An Update on Standards Relevant to Usenix Members
Editor: Nick Stoughton <email@example.com >
As I enter my fourth year as editor of this column, and as I reflect on the progress and changes that have happened in that time, I find myself wondering if the battle is over, or the wheel is simply turning, and soon well be right back where we started.
Then, we in the midst of the battle over Language Independent Specifications and Test Methods, now we are trying to understand the very future of the POSIX work. At the same time, we are considering sponsorship of a Project to build a Language Independent version of POSIX.1 (including Realtime and Threads), and the lack of anyone interested in test methods is actually having an adverse effect on the usefulness of the work we are producing.
Some years ago, before I was truly involved in standards, it was common for military and government groups to produce their own standards, MIL-SPECS in the US, and STANAGs in NATO. The realization that this was expensive, not just to the producers of the standard, but to the vendors who had to meet them to make sales into those government bodies, led to the move towards open, industry wide specifications. POSIX has had much help from the US Government over its life. While the process has been open, and effectively free for all interested parties to participate, there are more and more cases arising where the only interested party is the Government, or to be more specific, the military.
This production of MIL-SPECS by another name, or by another route, is not helpful to the industry as a whole. Sure, the Government is a big buyer of computer systems; they promise to spend hundreds of millions of dollars on computer systems over a relatively short period. But divide that between the vendors who have to implement those standards that the military have built alone, and the investment required simply does not match the return.
And so there is a move afoot to try and stop the standards bodies producing standards in particular, to stop PASC (the IEEE Portable Application Standards Committee) from producing POSIX standards. "If you donÕt let the military build these standards, then we wonÕt have to lose money implementing them", or so the argument goes. Trouble is, this is a broken argument. Broken in so many places it will never fly. PASC is simply one sponsor body for IEEE computer portability standards. If it went away, and someone, even the military, wanted to produce a standard in that space, they could simply approach the IEEE Standards Advisory Board and produce it, as a full scale IEEE and ISO standard, independently of PASC.
Standards have been useful, so far. OK, we have one or two that some may argue about, especially when we consider the effect on UNIX of standards such as the realtime set. These are standards that do have historical precedent, which exist in many forms today, but rarely in mainstream UNIX implementations. The major vendors have had to spend millions of dollars adding these interfaces to their products, because X/Open was forced to follow POSIX here. This is an investment that, despite government money, will take many years to recoup. Do all vendors have to implement all interfaces? Clearly this is good for the government, who want to feel that there is open competition for all tenders (if only that were true!).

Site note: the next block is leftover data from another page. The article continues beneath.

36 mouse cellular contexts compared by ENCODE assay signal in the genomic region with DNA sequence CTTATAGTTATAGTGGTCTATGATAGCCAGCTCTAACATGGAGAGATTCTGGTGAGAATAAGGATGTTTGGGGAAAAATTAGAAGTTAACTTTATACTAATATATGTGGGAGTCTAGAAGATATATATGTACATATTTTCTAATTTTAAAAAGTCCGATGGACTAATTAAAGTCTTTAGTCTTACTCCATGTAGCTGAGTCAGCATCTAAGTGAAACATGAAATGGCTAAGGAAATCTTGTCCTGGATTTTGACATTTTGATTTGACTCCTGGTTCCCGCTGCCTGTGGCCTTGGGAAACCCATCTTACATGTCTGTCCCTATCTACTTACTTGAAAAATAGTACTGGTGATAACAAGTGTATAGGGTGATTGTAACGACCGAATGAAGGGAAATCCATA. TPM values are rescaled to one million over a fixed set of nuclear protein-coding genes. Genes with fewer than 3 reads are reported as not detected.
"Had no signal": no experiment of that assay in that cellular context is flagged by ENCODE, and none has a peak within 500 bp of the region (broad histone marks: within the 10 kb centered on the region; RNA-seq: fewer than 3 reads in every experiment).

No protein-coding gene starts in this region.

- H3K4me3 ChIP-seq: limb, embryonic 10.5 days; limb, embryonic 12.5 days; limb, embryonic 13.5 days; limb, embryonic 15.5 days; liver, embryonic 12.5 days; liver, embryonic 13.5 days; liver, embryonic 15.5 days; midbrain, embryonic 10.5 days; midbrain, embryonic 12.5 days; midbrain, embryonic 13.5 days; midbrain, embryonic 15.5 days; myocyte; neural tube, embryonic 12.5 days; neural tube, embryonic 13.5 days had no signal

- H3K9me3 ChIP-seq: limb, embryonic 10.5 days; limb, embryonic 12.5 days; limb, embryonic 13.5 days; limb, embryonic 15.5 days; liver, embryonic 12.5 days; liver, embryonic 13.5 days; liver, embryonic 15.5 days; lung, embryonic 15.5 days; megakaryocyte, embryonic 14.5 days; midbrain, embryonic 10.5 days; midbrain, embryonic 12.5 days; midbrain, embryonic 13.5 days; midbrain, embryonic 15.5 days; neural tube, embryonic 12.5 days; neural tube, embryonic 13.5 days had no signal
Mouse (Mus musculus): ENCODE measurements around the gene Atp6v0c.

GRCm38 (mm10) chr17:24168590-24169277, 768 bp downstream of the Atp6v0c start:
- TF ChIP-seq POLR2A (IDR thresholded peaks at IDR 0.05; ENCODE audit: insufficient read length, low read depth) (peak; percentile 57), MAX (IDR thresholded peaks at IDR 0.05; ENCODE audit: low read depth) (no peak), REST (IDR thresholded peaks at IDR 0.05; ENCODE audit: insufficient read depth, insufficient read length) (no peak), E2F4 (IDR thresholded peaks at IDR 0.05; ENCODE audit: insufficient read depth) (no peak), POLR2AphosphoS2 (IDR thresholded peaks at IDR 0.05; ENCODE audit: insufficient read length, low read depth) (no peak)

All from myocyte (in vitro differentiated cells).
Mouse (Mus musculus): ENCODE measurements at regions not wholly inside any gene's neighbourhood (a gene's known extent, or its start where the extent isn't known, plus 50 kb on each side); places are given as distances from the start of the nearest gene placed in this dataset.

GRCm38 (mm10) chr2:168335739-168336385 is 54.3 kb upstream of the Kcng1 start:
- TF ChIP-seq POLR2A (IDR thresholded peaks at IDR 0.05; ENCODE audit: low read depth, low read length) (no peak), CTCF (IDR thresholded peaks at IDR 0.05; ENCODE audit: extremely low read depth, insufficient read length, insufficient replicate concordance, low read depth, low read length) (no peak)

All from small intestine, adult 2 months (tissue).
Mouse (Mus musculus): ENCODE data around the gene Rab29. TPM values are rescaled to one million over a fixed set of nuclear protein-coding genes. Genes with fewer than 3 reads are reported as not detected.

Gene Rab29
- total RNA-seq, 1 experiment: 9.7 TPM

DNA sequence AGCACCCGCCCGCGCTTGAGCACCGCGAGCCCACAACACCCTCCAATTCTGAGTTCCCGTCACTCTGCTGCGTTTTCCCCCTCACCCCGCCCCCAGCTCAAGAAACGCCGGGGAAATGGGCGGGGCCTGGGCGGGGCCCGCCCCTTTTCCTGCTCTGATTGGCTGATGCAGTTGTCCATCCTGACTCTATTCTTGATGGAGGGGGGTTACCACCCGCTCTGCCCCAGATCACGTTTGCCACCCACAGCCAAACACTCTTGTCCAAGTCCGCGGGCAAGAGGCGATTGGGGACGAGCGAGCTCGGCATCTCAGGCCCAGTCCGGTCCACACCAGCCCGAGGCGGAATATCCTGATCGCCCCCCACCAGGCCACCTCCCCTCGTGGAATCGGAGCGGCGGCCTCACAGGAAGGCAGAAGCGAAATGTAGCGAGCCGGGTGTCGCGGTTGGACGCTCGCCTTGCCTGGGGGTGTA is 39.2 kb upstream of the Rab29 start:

Some have commented that in spite of the huge cost, it has been worthwhile, since it was much easier to add these interfaces to UNIX than it will be to add them to Window NT. Anything that makes it harder to sell NT must be good! I remember this argument ten years or more ago, when UNIX was emerging as a major player in the Operating Systems market, and the mainframe vendors were valiantly refusing to believe that their end was nigh.
The whole point of standards, though, is to make these arguments futile; if we do produce useful, general-purpose standards, that everyone, and not just the military, want, then who cares what platform they are implemented on? I build applications today that I know will run on NT as well as UNIX, without testing them to destruction, without spending a huge time and effort porting them; they will just work there (thanks to Softway's OpenNT POSIX extensions). And since I don't (currently) write applications to guide Cruise Missiles, I can safely ignore those standards that are intended to make that job easier.
And so we come full circle; the need for standards is greater today than it ever has been. As we diversify away from good old UNIX to other emergent operating systems (and I am using that term advisedly), the benefits from standards are even greater than when I was simply worried about porting between UNIX implementations. The details we are arguing about have returned to the same that we were worried about three years ago. The lesson we must learn is that while standards are useful, and worthwhile, not everyone need implement all standards that exist; let market forces drive that.